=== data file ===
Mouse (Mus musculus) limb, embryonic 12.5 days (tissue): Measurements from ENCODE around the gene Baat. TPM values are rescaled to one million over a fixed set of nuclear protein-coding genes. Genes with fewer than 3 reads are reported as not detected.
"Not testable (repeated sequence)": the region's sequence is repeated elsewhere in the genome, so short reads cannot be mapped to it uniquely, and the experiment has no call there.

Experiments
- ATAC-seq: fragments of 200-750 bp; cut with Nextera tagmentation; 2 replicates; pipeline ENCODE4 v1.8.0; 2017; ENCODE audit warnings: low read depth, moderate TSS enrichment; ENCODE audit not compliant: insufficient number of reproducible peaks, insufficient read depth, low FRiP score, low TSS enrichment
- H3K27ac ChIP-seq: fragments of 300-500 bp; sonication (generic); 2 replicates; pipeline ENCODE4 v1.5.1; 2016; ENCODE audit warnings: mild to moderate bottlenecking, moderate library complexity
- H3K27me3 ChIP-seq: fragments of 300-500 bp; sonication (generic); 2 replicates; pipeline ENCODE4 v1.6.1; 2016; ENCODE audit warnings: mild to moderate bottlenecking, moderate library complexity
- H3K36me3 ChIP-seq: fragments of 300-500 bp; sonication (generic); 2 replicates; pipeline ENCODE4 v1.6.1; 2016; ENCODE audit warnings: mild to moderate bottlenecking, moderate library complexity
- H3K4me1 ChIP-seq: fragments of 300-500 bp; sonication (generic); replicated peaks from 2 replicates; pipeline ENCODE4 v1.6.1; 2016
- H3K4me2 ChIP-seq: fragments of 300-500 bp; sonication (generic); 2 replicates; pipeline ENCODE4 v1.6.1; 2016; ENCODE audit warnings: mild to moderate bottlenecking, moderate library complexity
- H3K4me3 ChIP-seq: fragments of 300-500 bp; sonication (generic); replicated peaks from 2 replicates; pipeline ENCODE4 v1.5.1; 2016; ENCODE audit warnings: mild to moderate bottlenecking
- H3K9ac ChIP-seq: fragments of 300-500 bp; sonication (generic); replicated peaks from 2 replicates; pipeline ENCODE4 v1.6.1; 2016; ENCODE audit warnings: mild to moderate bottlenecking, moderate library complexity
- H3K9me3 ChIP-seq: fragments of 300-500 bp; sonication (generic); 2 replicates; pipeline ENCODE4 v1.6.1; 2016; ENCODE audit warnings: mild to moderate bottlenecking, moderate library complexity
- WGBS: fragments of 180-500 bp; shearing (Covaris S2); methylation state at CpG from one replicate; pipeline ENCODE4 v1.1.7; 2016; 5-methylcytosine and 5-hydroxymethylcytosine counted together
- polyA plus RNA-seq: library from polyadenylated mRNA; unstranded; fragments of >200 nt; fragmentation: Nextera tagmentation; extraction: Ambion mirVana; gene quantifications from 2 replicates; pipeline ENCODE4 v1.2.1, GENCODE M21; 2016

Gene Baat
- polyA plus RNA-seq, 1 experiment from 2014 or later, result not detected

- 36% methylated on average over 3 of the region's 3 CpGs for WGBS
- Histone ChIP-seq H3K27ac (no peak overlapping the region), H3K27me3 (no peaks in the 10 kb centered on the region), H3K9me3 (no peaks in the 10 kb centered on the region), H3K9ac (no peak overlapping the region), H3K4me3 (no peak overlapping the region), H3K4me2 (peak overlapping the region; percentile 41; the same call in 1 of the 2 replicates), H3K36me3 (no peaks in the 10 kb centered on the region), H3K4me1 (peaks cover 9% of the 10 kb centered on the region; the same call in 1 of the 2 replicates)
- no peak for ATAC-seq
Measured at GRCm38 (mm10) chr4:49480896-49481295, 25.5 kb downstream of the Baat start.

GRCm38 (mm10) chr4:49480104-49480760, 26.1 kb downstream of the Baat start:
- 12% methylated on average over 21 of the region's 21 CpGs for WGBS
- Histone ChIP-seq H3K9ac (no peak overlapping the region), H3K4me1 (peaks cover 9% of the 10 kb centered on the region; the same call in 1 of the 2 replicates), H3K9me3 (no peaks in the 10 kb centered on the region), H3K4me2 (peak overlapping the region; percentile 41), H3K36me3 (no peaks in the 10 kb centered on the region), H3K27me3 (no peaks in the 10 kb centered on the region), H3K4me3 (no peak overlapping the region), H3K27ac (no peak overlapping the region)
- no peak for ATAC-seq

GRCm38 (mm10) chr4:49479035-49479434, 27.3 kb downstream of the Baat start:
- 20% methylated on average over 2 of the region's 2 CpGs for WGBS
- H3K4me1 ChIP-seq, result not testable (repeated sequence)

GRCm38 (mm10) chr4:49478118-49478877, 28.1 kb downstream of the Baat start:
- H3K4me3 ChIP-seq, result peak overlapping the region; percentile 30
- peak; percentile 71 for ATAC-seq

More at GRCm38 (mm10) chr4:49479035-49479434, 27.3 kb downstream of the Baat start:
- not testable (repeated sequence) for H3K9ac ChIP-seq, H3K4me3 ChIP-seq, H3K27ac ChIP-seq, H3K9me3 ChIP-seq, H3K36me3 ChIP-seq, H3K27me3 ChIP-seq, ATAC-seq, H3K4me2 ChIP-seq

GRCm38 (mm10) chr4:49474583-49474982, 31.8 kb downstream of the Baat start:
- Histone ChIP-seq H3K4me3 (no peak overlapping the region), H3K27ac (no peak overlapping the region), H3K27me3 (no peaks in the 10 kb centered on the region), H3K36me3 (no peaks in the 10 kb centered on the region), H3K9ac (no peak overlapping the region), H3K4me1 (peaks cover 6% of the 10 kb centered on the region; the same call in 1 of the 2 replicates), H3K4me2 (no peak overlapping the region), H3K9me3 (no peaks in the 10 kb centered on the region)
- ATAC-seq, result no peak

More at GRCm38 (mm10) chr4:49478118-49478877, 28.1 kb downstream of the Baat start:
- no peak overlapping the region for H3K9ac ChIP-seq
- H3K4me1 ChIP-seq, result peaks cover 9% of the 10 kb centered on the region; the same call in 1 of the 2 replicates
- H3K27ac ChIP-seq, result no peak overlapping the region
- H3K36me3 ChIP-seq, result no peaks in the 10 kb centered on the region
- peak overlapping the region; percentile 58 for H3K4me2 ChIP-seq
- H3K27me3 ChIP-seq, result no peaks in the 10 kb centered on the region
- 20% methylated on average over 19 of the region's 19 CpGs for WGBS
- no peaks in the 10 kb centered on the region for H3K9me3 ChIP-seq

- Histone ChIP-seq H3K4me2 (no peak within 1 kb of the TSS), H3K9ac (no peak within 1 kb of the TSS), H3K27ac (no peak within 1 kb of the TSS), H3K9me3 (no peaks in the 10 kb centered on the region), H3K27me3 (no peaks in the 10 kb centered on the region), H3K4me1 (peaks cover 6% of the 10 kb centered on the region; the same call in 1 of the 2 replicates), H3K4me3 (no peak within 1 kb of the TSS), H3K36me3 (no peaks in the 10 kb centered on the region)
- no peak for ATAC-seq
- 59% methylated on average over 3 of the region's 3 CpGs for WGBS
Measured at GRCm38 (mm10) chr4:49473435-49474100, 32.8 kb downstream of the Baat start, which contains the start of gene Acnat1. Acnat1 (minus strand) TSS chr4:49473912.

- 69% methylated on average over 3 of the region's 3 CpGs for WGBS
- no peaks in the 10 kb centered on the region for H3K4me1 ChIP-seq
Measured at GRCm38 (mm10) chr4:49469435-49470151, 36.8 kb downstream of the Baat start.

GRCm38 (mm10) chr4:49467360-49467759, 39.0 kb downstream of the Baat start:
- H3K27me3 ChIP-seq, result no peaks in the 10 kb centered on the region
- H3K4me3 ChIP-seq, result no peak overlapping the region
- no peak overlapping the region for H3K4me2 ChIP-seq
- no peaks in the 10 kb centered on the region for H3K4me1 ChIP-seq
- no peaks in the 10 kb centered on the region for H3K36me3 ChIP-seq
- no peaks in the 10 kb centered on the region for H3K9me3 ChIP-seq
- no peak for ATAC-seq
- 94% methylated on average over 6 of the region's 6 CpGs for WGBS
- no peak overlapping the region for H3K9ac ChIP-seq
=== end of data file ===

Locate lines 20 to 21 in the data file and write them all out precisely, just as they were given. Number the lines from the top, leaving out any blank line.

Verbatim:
Measured at GRCm38 (mm10) chr4:49480896-49481295, 25.5 kb downstream of the Baat start.

GRCm38 (mm10) chr4:49480104-49480760, 26.1 kb downstream of the Baat start: